Varun Bahl has completed 10 years in the tough business of fashion, finally finding his groove and colour spectrum
By Asmita Aggarwal
In an industry obsessed with the image of being uber chic, Varun Bahl, who completes ten years this year, in the business of making women look beautiful, says that for him good content is the route he would like to take to create a memorable picture.
Showing at India Couture Week 2014, the Taj Palace, Varun will tell you poker-faced that his collection is a heady combo of structure and flow this time around, even though finding the right balance can be tricky; if the scales tilt either way, it can be disastrous. Modern India wants history reinterpreted, in a way that is relevant to young people, who lay a whole lot of emphasis on being well-turned out. “I have very few shaadi jodas towards the end of my line, the rest is mostly occasion wear, that you can flaunt at a cocktail, sangeet, mehndi or even a cool office party. I think, after a long journey I have found my colour spectrum; I am rowing the boat with unconventional hues which you traditionally would not consider ‘appropriate’ for a wedding celebration,” smiles Varun.
It is ivory and beige which dominate the prism, even though reds and pinks make a fleeting appearance. “You know, I made the first black lehenga, it took us time to sell, three years ago, but it did, a bride wore it to her sangeet, so nothing is really impossible, if you have the will to make it happen,” he confides.
This is one of the many interesting moments in his voyage that Varun will tell you with glee as his eyes twinkle with happiness, though he confesses that his creativity has also seen an evolution. “Who would have thought that high-neck imperial look, full sleeves and no duppatta would work? But it did, eventually. Black too was slowly accepted as an integral part of Indian couture, I am happy that even those 10 per cent are inching towards the idea of wanting to experiment, it is a big deal for me as those are the people I hope to dress,” he says.
Clear, focussed and intelligent, Varun says fashion today courts drama, but that’s easy to do, and make an impact, but tough to sell and therefore many just fade away. So the key is to be a maverick at construction, length, fabric innovations and accessories which play a huge role in your overall appeal. “I also like to give back to society through the medium of fashion, that’s why all my embroideries are hand done giving nameless and faceless karigaars all year round employment. I am also an active member of the NGO Khushii, where I hope to do my bit with child education, it is a small drop in a big ocean, but it least I am trying,” he admits.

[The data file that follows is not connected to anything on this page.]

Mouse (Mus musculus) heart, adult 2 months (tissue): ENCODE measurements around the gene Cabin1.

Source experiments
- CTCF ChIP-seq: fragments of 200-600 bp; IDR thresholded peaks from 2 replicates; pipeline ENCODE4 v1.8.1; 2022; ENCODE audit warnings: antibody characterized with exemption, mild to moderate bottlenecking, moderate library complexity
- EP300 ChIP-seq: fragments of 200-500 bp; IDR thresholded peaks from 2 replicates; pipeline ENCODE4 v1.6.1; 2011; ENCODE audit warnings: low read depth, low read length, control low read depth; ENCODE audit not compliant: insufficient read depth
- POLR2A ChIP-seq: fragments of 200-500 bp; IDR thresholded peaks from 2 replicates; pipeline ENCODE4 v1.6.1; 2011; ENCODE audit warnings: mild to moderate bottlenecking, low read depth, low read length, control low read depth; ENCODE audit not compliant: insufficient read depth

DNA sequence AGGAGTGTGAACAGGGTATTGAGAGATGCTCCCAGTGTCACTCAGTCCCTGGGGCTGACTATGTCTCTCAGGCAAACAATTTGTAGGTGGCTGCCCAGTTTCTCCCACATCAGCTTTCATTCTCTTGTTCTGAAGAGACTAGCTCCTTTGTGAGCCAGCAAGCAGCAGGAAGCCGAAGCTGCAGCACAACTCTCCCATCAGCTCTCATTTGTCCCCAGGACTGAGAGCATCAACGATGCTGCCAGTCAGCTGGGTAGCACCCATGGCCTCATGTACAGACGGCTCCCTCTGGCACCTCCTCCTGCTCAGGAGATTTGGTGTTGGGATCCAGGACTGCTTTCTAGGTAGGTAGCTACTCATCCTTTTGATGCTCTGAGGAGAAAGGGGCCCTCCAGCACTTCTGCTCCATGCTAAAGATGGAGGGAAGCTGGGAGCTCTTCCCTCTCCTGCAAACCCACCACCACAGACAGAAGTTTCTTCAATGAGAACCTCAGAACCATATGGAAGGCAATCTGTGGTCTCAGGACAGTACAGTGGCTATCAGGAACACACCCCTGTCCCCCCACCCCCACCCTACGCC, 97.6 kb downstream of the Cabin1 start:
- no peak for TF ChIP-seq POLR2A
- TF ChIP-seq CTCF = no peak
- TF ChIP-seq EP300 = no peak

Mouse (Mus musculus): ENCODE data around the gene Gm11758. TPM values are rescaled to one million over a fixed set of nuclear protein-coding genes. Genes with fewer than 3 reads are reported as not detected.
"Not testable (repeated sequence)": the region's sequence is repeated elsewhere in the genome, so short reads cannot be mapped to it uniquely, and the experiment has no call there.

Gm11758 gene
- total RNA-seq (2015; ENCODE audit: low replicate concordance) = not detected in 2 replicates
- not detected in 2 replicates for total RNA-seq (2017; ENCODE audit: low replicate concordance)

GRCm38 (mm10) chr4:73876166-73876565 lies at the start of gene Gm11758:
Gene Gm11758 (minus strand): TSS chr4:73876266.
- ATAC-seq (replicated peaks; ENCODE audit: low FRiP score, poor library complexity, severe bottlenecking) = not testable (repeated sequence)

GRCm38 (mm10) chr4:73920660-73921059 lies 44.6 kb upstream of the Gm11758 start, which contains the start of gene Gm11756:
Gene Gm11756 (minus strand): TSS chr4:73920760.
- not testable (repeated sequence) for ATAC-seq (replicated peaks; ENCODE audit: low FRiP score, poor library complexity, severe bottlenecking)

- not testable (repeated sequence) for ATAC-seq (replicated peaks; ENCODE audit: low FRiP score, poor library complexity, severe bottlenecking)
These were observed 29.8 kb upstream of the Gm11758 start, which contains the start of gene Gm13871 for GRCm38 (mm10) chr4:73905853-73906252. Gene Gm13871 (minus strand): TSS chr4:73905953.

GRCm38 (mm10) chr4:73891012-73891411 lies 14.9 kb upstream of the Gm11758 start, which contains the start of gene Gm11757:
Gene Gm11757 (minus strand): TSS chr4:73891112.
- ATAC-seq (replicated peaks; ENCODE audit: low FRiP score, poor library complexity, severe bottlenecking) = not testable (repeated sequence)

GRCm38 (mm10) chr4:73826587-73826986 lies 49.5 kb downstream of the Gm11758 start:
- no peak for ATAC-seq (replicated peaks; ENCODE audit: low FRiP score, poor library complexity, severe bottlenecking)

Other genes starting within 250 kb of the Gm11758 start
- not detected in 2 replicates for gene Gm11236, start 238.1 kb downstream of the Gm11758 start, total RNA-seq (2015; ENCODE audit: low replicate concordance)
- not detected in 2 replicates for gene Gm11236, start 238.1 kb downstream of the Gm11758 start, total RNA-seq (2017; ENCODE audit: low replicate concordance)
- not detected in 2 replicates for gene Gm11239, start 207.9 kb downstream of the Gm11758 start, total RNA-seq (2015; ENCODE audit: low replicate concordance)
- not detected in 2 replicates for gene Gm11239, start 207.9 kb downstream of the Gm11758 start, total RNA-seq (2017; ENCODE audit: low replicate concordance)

Varun has worked with textiles extensively for ICW 2014, he has come up with a woven crepe mixed with shimmer, not Lurex to give an in-built shine to the wearer. “I always look at comfort first as no bride wants to wear something heavy and somehow I have succeeded in doing this effectively. Embroideries remain my signature along with velvet appliqué, sequinned sheaths, roses; I try amalgamating different raw materials to craft one single petal of a rose,” he adds.
What fascinates him the most is the Damask fabric, which has an engineered lustrous feel, originally from the city of Damascus, with a West European feel, first woven in the 14th century. “It brings a smile to my face, especially when I see antique vases with the Damask motifs used,” he adds.
His biggest strength is a fine equilibrium in colours, multiple motifs resulting in a harmonious marriage and his weakness is editing, for which he seeks help. “I have executed fairly long, tall and slender, straighter, embellished gowns and asymmetrical silhouettes for my couture line. Sometimes you have a churidaar beneath the length that doesn’t really show, and other times, it is replaced by cigarette pants, the idea is to create a global look, so that you can wear it anywhere,” he adds.
Living his dream of being a designer, Varun never had a Plan B, it was this or nothing; and at ICW you will see a more mature collection as he concludes, “I have found my zone, what motivates me and what I am good at, I will be playing with things that I know I am the best at.”
Watch the show here: